Latina Voices of Des Moines
SubjectHispanic American women--Iowa--Des Moines--Social life and customs; Hispanic American women--Iowa--Des Moines--Economic conditions; Hispanic American women--Iowa--Des Moines--Attitudes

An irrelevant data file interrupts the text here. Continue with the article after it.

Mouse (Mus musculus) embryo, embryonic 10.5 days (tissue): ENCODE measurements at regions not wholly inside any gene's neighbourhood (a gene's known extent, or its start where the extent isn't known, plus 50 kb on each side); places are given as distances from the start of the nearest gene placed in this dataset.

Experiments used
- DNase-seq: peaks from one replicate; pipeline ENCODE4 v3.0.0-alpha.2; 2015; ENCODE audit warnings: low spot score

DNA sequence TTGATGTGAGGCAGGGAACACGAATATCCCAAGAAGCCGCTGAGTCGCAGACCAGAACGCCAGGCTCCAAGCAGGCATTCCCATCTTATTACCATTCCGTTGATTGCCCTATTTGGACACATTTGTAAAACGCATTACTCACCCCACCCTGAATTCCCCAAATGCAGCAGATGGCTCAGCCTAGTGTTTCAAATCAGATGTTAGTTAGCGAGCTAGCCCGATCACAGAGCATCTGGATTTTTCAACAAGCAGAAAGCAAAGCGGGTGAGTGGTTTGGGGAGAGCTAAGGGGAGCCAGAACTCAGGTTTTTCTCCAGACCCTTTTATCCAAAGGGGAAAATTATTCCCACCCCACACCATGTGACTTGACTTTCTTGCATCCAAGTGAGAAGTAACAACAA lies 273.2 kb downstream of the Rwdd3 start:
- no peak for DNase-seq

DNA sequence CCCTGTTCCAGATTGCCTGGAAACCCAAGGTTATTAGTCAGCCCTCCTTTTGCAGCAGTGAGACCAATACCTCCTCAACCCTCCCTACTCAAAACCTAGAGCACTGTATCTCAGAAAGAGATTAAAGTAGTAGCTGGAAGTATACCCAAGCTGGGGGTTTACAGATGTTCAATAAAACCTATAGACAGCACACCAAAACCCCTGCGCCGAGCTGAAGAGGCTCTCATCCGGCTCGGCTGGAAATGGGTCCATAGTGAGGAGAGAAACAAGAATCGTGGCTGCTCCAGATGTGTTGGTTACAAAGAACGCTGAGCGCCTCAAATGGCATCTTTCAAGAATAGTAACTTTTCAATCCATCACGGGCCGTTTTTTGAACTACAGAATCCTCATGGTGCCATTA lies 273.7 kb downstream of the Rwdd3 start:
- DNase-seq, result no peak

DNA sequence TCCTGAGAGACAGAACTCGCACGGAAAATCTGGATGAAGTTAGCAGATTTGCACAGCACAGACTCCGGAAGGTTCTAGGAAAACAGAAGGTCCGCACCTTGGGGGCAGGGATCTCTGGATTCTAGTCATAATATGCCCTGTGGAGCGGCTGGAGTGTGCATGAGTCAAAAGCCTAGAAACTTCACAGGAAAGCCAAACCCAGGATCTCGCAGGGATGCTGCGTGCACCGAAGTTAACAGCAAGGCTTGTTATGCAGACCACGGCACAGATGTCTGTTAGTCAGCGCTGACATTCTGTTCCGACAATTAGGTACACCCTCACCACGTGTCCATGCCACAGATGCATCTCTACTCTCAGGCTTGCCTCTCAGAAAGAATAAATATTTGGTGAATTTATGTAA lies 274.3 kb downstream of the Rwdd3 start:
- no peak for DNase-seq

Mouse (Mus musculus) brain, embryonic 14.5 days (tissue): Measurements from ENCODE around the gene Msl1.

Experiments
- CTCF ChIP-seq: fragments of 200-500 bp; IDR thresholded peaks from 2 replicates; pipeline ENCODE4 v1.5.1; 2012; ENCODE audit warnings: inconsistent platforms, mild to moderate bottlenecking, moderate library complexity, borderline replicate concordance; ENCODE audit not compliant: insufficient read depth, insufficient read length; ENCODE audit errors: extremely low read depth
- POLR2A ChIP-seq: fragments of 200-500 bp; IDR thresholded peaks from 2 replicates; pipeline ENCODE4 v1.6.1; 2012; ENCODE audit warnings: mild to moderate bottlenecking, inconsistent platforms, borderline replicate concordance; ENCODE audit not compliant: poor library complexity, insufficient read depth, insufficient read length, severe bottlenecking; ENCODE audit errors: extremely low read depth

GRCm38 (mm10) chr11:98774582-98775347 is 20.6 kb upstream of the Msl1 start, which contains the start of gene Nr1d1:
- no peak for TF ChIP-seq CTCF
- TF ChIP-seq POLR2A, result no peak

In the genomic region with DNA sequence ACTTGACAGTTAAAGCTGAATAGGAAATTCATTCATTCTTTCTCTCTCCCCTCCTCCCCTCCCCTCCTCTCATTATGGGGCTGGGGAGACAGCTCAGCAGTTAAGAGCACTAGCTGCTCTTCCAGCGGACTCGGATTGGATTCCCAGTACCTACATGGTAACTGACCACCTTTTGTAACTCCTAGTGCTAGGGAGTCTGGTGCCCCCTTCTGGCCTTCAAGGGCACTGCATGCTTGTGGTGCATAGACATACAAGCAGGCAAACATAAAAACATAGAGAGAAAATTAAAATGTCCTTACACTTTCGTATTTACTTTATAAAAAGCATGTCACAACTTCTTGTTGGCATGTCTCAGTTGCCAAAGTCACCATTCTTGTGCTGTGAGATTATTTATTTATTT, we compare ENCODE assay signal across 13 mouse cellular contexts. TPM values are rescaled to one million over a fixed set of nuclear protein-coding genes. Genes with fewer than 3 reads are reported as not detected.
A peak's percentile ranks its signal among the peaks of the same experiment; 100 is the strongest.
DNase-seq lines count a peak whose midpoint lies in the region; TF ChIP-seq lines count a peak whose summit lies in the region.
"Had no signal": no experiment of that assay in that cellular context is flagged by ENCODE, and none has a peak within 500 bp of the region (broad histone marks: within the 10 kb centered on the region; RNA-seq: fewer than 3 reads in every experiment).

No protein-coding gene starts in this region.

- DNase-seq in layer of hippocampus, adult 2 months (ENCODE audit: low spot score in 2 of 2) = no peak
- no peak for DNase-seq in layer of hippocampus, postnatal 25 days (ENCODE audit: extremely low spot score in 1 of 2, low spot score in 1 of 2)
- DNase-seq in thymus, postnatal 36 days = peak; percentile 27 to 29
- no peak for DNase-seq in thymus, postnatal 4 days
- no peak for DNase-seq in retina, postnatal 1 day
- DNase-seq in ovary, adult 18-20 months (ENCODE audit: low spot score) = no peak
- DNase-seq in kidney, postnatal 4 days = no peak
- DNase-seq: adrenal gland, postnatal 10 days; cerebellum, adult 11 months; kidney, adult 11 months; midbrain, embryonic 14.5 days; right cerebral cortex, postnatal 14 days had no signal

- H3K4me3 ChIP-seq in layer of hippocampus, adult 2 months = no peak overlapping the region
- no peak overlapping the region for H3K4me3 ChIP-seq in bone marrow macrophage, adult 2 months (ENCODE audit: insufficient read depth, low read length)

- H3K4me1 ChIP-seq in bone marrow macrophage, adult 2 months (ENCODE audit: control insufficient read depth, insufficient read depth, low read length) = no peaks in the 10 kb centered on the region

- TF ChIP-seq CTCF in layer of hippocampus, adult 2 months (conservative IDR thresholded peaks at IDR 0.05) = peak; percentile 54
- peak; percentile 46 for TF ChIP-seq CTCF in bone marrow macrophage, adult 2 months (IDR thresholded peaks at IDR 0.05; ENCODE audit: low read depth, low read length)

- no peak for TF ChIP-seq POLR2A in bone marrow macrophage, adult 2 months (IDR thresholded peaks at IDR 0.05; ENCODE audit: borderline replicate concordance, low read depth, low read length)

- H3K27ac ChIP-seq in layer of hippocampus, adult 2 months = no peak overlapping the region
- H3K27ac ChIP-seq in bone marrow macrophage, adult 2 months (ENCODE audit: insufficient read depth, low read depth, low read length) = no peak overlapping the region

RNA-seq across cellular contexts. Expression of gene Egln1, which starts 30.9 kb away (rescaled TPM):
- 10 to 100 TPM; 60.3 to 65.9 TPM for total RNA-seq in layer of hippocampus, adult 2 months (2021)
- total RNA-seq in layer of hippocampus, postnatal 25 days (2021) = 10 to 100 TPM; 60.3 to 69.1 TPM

The purpose: The purpose of this study was to provide Latinas in Des Moines an opportunity to describe their lives to others: their families, Latinas who followed in their footsteps, and those in the Des Moines community concerned with fairness and opportunity for all. The problem: The study described the lives of Hispanic women living in Des Moines, Iowa and included the Latina's views of problems and opportunities living in that city. Procedures: Twenty-four Latino women who were over the age of 17 and who had been in the area for over two years were interviewed with a fixed set of five questions. The interviews were transcribed, coded. and findings developed. Findings: Decisions to immigrate were often tortuous, but even more of a challenge was the issue of learning a new language and culture. The Latinas had to overcome cultural differences, find employment, raise their children, and deal with discrimination and a way of life that they only faintly understood. But they maintained both a strong identity as Latinas as well as the ability to adapt to their new environment. Conclusions: Latinas were restrained by language. culture. and discrimination and worried about their children's adaptation. The local community did not recognize their contributions. especially the labor they provided. but also largely unrecognized were their contributions to the ethnic diversity of that growing city. Latinas added ethnic foods, festivals, music, and maybe most of all their determination to make it in America. Despite adversity. however, most Latinas saw success in their effort to make Des Moines their home. Recommendations: More opportunities for learning English needed to be made available as well as centralized location for immigrating Latinas to be able to find useful information about laws, how to attain citizenship, and an array of issues critical to emigres . Finally. cultural exchanges with the non-Latino community needed to be made available to enhance the life of all.
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